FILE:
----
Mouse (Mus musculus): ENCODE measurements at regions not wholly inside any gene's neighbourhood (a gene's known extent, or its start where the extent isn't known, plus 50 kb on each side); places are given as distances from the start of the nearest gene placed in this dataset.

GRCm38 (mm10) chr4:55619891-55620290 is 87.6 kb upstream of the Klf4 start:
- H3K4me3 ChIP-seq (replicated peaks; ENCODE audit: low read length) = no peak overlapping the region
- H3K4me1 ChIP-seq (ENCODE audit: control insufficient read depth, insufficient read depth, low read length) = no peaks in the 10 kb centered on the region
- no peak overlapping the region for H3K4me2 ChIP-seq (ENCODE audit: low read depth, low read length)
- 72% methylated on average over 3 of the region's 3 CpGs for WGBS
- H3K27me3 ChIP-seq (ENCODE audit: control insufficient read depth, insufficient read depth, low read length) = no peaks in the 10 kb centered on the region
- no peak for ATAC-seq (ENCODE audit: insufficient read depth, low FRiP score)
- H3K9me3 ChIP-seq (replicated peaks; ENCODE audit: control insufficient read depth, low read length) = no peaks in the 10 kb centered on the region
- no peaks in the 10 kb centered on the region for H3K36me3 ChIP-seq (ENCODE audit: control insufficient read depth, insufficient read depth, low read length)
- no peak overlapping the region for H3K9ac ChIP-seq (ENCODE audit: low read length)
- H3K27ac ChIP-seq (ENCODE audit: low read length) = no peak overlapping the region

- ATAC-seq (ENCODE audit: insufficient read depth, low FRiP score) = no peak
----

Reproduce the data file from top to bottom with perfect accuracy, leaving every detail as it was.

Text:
Mouse (Mus musculus): ENCODE measurements at regions not wholly inside any gene's neighbourhood (a gene's known extent, or its start where the extent isn't known, plus 50 kb on each side); places are given as distances from the start of the nearest gene placed in this dataset.

GRCm38 (mm10) chr4:55619891-55620290 is 87.6 kb upstream of the Klf4 start:
- H3K4me3 ChIP-seq (replicated peaks; ENCODE audit: low read length) = no peak overlapping the region
- H3K4me1 ChIP-seq (ENCODE audit: control insufficient read depth, insufficient read depth, low read length) = no peaks in the 10 kb centered on the region
- no peak overlapping the region for H3K4me2 ChIP-seq (ENCODE audit: low read depth, low read length)
- 72% methylated on average over 3 of the region's 3 CpGs for WGBS
- H3K27me3 ChIP-seq (ENCODE audit: control insufficient read depth, insufficient read depth, low read length) = no peaks in the 10 kb centered on the region
- no peak for ATAC-seq (ENCODE audit: insufficient read depth, low FRiP score)
- H3K9me3 ChIP-seq (replicated peaks; ENCODE audit: control insufficient read depth, low read length) = no peaks in the 10 kb centered on the region
- no peaks in the 10 kb centered on the region for H3K36me3 ChIP-seq (ENCODE audit: control insufficient read depth, insufficient read depth, low read length)
- no peak overlapping the region for H3K9ac ChIP-seq (ENCODE audit: low read length)
- H3K27ac ChIP-seq (ENCODE audit: low read length) = no peak overlapping the region

- ATAC-seq (ENCODE audit: insufficient read depth, low FRiP score) = no peak